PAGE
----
Lorenzo Rufino-Silva v. Attorney General United States, No. 19-3680 (3d Cir. 2020)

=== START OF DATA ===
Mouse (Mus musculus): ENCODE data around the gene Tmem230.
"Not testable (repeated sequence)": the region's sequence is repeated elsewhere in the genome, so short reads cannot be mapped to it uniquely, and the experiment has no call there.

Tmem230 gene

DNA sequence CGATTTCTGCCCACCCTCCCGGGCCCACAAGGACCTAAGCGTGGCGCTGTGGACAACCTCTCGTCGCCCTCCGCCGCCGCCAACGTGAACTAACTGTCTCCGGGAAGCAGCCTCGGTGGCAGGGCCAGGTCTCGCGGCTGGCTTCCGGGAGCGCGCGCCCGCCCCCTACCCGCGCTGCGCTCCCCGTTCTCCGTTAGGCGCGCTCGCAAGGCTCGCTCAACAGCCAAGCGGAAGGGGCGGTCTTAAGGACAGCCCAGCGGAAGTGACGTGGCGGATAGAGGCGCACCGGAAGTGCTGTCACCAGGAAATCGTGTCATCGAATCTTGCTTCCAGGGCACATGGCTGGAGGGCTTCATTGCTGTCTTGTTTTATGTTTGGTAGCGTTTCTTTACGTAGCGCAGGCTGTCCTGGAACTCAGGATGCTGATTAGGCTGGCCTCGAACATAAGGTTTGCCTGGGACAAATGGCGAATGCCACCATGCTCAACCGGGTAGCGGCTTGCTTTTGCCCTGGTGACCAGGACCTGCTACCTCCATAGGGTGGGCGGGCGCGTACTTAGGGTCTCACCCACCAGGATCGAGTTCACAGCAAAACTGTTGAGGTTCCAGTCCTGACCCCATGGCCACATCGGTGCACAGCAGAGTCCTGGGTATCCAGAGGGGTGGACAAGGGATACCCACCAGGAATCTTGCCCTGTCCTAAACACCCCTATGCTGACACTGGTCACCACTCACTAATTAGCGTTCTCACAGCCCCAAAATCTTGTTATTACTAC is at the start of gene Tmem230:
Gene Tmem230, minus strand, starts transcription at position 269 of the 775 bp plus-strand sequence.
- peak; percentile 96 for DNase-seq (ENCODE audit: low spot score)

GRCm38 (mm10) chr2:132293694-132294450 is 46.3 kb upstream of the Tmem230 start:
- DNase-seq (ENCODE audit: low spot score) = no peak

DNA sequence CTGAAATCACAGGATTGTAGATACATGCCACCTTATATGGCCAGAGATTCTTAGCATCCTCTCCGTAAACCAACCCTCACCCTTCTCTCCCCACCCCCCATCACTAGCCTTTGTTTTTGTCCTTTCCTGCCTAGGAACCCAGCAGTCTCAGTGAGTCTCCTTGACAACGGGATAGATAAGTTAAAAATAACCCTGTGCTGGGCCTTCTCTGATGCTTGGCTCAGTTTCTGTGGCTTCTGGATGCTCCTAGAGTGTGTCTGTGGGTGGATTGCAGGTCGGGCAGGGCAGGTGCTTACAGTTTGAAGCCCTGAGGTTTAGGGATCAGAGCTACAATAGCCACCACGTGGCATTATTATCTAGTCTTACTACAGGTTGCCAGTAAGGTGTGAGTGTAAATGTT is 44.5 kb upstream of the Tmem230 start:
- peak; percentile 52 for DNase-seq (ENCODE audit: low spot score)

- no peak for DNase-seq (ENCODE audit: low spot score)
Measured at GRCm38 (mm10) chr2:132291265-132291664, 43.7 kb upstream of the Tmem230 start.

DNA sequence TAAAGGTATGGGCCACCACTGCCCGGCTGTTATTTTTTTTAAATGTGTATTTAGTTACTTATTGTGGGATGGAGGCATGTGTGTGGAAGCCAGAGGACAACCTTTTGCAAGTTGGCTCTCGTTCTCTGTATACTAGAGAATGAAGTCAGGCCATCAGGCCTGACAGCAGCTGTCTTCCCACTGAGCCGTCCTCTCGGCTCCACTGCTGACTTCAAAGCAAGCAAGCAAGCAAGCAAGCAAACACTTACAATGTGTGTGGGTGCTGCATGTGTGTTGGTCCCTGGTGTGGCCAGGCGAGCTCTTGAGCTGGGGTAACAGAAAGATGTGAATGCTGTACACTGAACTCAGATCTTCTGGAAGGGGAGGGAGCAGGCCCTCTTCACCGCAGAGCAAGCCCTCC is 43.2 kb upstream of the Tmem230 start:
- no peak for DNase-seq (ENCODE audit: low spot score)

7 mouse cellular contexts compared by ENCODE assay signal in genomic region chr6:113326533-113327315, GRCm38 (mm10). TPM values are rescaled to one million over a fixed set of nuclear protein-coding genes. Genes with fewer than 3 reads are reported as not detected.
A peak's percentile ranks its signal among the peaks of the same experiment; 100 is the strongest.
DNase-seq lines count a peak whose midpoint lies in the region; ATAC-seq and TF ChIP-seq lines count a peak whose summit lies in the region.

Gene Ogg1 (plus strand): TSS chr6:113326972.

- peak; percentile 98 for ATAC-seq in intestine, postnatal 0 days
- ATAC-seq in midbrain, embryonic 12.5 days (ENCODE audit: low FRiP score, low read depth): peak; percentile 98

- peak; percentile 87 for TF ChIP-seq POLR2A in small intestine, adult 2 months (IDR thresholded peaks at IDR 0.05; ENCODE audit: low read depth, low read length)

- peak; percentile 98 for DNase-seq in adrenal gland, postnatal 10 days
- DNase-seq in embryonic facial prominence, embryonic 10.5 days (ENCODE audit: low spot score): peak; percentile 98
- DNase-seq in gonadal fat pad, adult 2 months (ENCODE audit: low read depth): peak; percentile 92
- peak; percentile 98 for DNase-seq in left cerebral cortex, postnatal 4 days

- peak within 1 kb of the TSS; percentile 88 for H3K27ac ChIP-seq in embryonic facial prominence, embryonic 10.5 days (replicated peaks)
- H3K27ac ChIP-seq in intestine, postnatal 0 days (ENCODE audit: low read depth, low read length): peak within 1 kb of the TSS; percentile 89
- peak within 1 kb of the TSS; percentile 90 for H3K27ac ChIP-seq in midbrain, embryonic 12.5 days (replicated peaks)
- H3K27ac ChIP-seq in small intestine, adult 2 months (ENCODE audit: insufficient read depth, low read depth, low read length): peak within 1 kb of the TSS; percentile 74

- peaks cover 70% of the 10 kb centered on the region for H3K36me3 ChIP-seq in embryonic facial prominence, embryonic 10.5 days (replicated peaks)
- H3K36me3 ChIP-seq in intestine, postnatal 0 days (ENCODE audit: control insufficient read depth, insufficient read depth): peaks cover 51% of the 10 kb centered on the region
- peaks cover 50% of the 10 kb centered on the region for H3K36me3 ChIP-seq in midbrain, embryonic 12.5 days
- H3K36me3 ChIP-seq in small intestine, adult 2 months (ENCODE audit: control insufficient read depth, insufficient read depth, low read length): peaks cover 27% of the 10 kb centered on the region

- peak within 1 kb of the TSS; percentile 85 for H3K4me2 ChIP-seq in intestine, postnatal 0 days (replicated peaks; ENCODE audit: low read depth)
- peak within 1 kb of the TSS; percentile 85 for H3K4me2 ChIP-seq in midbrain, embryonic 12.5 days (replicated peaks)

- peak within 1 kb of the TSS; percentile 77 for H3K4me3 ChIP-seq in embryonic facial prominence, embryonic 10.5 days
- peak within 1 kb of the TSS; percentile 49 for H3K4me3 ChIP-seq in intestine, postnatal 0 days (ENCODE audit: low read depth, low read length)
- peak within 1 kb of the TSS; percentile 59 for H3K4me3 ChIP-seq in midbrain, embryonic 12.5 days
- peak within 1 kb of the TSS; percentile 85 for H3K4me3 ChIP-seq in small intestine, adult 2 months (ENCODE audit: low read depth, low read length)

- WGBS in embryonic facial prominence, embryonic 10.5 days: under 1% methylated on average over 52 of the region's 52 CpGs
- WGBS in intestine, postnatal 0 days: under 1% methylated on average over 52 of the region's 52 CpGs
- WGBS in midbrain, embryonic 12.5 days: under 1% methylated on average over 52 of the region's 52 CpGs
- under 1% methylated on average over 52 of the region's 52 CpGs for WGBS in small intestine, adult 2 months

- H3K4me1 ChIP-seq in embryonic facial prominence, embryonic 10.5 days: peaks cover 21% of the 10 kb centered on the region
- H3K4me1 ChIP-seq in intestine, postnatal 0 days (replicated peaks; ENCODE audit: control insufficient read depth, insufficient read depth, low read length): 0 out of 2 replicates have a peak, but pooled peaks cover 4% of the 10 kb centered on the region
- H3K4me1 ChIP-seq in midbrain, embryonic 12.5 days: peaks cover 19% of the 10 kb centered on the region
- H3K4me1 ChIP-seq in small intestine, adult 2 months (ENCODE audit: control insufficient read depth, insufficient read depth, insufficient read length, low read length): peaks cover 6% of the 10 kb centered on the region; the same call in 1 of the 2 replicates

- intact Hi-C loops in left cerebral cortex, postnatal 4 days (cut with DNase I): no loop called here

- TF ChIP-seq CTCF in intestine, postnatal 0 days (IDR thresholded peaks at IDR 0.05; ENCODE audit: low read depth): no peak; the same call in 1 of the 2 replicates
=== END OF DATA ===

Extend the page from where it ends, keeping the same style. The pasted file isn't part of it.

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NOT PRECEDENTIAL UNITED STATES COURT OF APPEALS FOR THE THIRD CIRCUIT _____________ No. 19-3680 _____________ LORENZO RUFINO-SILVA, Petitioner, v. ATTORNEY GENERAL UNITED STATES OF AMERICA ______________ On Petition for Review from a Final Order of the Board of Immigration Appeals Agency No. A088-231-993 Immigration Judge: Annie S. Garcy ______________ Submitted Pursuant to Third Circuit L.A.R. 34.1(a): May 26, 2020 ______________ Before: AMBRO, HARDIMAN, and RESTREPO, Circuit Judges. (Filed: May 29, 2020) _____________ OPINION * ______________ * This disposition is not an opinion of the full Court and pursuant to I.O.P. 5.7 does not constitute binding precedent. RESTREPO, Circuit Judge. Lorenzo Rufino-Silva, a non-citizen and national of Mexico, petitions for review of a final decision issued by the Board of Immigration Appeals (BIA) denying his second motion to reopen or reconsider his application for cancellation of removal. He contends that a defective notice to appear (NTA) deprived the Immigration Court of jurisdiction, and therefore, his removal proceedings should be terminated. Because our precedential decision in Nkomo v. Att’y Gen., 930 F.3d 129 (3d Cir. 2019), forecloses his jurisdictional argument, we will deny the petition. I After being in the United States for more than twenty years, Rufino-Silva received an NTA charging him as removable for having entered the country without authorization. The NTA did not state the date or time of his hearing. Shortly thereafter, he received a second notice setting his hearing for May 13, 2010, at 9:00 a.m. Rufino-Silva appeared before the Immigration Judge (IJ), conceded removability, and applied for cancellation of removal on the ground that his removal would pose an exceptional hardship for his minor son who is a U.S. citizen. The IJ denied his application but granted the alternative relief of voluntary departure. The BIA affirmed that decision. Rufino-Silva did not leave the country. Years later, he moved the BIA to reopen his removal proceedings to consider new evidence of hardship to his son. In February 2019, the BIA denied the motion. 2 Rufino-Silva petitioned this Court to review the BIA’s February 2019 decision. He asserted for the first time that his removal proceedings should be terminated for lack of jurisdiction because the NTA he received did not contain the date and time of his hearing as required under Pereira v. Sessions, 138 S. Ct. 2105 (2018). In July 2019, this Court dismissed the petition insofar as it presented an issue that had not been raised before the BIA. Rufino-Silva v. Att’y Gen., 781 F. App’x 54, 56 (3d Cir. 2019). The panel noted that, mere days before, this Court had rejected his jurisdictional argument in Nkomo. Id. at 56 n.2. While that prior appeal was pending before this Court, Rufino-Silva filed a second motion before the BIA in which he argued that his case should be terminated for lack of jurisdiction under Pereira. The BIA denied the motion in November 2019, holding that this jurisdictional argument had already been rejected in Matter of Bermudez-Cota, 27 I. & N. Dec. 441 (BIA 2018), and that it would not “revisit that decision here.” A.R. 3. Rufino-Silva returns to this Court, seeking review of the BIA’s latest decision.1 II In Nkomo, we held that an NTA that fails to specify the time and date of an initial removal hearing does not deprive an immigration court of jurisdiction. 930 F.3d at 131. Here, Rufino-Silva received an NTA without the date and time for the initial hearing but 1 The BIA had jurisdiction under 8 C.F.R. § 1003.2(b) and (c). We have jurisdiction to review a timely petition under 8 U.S.C. § 1252. When a petition presents a purely legal question, our review is de novo. Yusupov v. Att’y Gen., 518 F.3d 185, 197-98 (3d Cir. 2008). 3 later received a second notice specifying that information. Under Nkomo, the IJ had jurisdiction over Rufino-Silva’s removal proceedings. Rufino-Silva argues that Pereira compels a different result. But Nkomo already considered and rejected that argument. The Nkomo court held that Pereira is inapposite, because that case addressed the NTA requirements under 8 U.S.C. § 1229(a) for purposes of triggering the stop-time rule under 8 U.S.C. § 1229b(d)(1)—statutes that are not referenced in the “jurisdiction-vesting” regulations at issue here. See Nkomo, 930 F.3d at 133-34; accord Guadalupe v. Att’y Gen., 951 F.3d 161, 163 n.6 (3d Cir. 2020) (“Pereira does not implicate the IJ’s authority to adjudicate.” (citing Nkomo)). Therefore, Nkomo controls. Recognizing as much, Rufino-Silva argues that the BIA exceeded its power in Bermudez-Cota and that Nkomo’s reliance on that decision was misplaced. He also urges us to reexamine Nkomo and find that it is no longer good law because it conflicts with Pereira as interpreted by other circuits. These arguments are unavailing. First, we note that Nkomo did not rely on Bermudez-Cota in reaching its holding. See Nkomo, 940 F.3d at 132, 133 (indicating only that the BIA below cited to Bermudez-Cota and that the BIA’s decision in Bermudez-Cota was in line with seven of our sister circuits). Second, and more fundamentally, these arguments do not present a basis for a panel of this Court to revisit a precedential decision of another panel of this Court. See Jutrowski v. Twp. of Riverdale, 904 F.3d 280, 293 n.13 (3d Cir. 2018); cf. Guadalupe, 951 F.3d at 162 (holding, in the first instance, that Pereira abrogated our earlier decision in Orozco- 4 Velasquez v. Att’y Gen., 817 F.3d 78 (3d Cir. 2016), because the NTA in both cases involved the stop-time rule). 2 III For these reasons, we will deny the petition. 2 We note that the supposedly conflicting out-of-circuits cases cited by Rufino-Silva are not necessarily contrary to our holding in Nkomo. Those cases treat the regulations at issue as “claim-processing” rules, rather than “jurisdiction-vesting” rules, but they reach the same conclusion: the alleged defects in the NTA do not deprive the immigration court of jurisdiction. See, e.g., Perez-Sanchez v. Att’y Gen., 935 F.3d 1148, 1155, 1156-57 (11th Cir. 2019). While the difference in reasoning might matter in a different case, it does not matter here. Even if we were to interpret Nkomo as being consistent with the “claim-processing” approach, Rufino-Silva’s petition would still fail. By not raising the alleged defects in the NTA in a timely manner, he forfeited that defense under the “claimprocessing” approach. See Ortiz-Santiago v. Barr, 924 F.3d 956, 964 (7th Cir. 2019). He has also failed to exhaust that issue. See Perez-Sanchez, 935 F.3d at 1157. 5